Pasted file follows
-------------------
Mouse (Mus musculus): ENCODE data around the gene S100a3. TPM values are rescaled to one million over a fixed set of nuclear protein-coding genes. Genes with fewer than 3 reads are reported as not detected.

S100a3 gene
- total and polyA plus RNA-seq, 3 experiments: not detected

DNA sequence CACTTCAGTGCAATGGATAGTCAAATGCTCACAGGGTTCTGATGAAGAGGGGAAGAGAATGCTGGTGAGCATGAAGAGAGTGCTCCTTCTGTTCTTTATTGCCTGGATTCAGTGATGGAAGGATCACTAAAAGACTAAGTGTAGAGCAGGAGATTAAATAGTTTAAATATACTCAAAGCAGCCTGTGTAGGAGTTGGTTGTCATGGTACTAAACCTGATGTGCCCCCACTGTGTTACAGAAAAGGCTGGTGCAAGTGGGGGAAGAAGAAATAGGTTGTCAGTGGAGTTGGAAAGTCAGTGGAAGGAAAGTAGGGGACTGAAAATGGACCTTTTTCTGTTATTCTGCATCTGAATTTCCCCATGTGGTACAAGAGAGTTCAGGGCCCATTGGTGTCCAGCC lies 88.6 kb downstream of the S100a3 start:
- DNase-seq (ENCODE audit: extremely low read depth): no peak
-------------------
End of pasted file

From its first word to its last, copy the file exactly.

Mouse (Mus musculus): ENCODE data around the gene S100a3. TPM values are rescaled to one million over a fixed set of nuclear protein-coding genes. Genes with fewer than 3 reads are reported as not detected.

S100a3 gene
- total and polyA plus RNA-seq, 3 experiments: not detected

DNA sequence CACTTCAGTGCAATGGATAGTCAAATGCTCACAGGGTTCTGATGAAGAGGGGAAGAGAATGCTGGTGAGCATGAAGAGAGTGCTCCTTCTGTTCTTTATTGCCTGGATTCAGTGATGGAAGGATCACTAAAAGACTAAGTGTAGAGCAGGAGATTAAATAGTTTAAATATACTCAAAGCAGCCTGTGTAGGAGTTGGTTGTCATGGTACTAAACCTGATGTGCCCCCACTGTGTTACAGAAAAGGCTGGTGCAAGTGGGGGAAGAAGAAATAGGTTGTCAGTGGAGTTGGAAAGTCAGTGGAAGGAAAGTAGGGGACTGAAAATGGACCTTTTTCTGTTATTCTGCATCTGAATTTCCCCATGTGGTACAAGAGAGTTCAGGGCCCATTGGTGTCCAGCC lies 88.6 kb downstream of the S100a3 start:
- DNase-seq (ENCODE audit: extremely low read depth): no peak